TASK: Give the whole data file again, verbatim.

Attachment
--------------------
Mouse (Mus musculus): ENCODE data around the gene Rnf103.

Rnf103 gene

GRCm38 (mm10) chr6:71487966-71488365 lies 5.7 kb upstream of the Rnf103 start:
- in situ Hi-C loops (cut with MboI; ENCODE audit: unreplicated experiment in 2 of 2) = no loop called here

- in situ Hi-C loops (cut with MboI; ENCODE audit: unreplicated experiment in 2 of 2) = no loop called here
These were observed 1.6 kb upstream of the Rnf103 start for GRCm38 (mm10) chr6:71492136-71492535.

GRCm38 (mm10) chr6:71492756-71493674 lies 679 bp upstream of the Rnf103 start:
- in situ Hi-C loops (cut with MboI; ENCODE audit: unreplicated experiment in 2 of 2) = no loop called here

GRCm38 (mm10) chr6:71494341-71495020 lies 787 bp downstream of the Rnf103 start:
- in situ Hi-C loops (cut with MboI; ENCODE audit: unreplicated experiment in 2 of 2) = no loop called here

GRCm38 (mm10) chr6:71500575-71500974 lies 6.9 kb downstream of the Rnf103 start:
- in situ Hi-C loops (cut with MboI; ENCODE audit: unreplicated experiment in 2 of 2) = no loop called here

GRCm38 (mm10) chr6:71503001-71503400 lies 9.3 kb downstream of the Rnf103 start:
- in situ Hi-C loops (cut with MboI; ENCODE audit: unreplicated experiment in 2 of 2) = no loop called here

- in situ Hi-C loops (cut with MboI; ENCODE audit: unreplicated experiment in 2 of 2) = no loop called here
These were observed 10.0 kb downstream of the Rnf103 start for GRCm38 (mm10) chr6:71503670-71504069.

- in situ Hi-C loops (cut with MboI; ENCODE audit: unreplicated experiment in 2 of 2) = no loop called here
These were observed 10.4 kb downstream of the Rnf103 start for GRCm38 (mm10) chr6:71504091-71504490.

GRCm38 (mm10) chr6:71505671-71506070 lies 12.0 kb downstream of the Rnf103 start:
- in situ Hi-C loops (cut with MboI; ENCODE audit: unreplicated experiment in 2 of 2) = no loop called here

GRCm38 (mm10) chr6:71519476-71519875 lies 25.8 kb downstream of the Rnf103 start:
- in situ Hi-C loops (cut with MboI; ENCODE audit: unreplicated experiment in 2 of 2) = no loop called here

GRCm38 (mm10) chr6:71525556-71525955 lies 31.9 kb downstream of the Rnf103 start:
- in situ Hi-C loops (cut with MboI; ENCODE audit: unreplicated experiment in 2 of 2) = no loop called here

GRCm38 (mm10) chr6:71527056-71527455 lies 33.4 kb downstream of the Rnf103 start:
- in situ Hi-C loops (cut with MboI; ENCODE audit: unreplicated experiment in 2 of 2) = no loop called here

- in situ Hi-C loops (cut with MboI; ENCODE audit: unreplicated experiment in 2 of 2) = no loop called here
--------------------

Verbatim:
Mouse (Mus musculus): ENCODE data around the gene Rnf103.

Rnf103 gene

GRCm38 (mm10) chr6:71487966-71488365 lies 5.7 kb upstream of the Rnf103 start:
- in situ Hi-C loops (cut with MboI; ENCODE audit: unreplicated experiment in 2 of 2) = no loop called here

- in situ Hi-C loops (cut with MboI; ENCODE audit: unreplicated experiment in 2 of 2) = no loop called here
These were observed 1.6 kb upstream of the Rnf103 start for GRCm38 (mm10) chr6:71492136-71492535.

GRCm38 (mm10) chr6:71492756-71493674 lies 679 bp upstream of the Rnf103 start:
- in situ Hi-C loops (cut with MboI; ENCODE audit: unreplicated experiment in 2 of 2) = no loop called here

GRCm38 (mm10) chr6:71494341-71495020 lies 787 bp downstream of the Rnf103 start:
- in situ Hi-C loops (cut with MboI; ENCODE audit: unreplicated experiment in 2 of 2) = no loop called here

GRCm38 (mm10) chr6:71500575-71500974 lies 6.9 kb downstream of the Rnf103 start:
- in situ Hi-C loops (cut with MboI; ENCODE audit: unreplicated experiment in 2 of 2) = no loop called here

GRCm38 (mm10) chr6:71503001-71503400 lies 9.3 kb downstream of the Rnf103 start:
- in situ Hi-C loops (cut with MboI; ENCODE audit: unreplicated experiment in 2 of 2) = no loop called here

- in situ Hi-C loops (cut with MboI; ENCODE audit: unreplicated experiment in 2 of 2) = no loop called here
These were observed 10.0 kb downstream of the Rnf103 start for GRCm38 (mm10) chr6:71503670-71504069.

- in situ Hi-C loops (cut with MboI; ENCODE audit: unreplicated experiment in 2 of 2) = no loop called here
These were observed 10.4 kb downstream of the Rnf103 start for GRCm38 (mm10) chr6:71504091-71504490.

GRCm38 (mm10) chr6:71505671-71506070 lies 12.0 kb downstream of the Rnf103 start:
- in situ Hi-C loops (cut with MboI; ENCODE audit: unreplicated experiment in 2 of 2) = no loop called here

GRCm38 (mm10) chr6:71519476-71519875 lies 25.8 kb downstream of the Rnf103 start:
- in situ Hi-C loops (cut with MboI; ENCODE audit: unreplicated experiment in 2 of 2) = no loop called here

GRCm38 (mm10) chr6:71525556-71525955 lies 31.9 kb downstream of the Rnf103 start:
- in situ Hi-C loops (cut with MboI; ENCODE audit: unreplicated experiment in 2 of 2) = no loop called here

GRCm38 (mm10) chr6:71527056-71527455 lies 33.4 kb downstream of the Rnf103 start:
- in situ Hi-C loops (cut with MboI; ENCODE audit: unreplicated experiment in 2 of 2) = no loop called here

- in situ Hi-C loops (cut with MboI; ENCODE audit: unreplicated experiment in 2 of 2) = no loop called here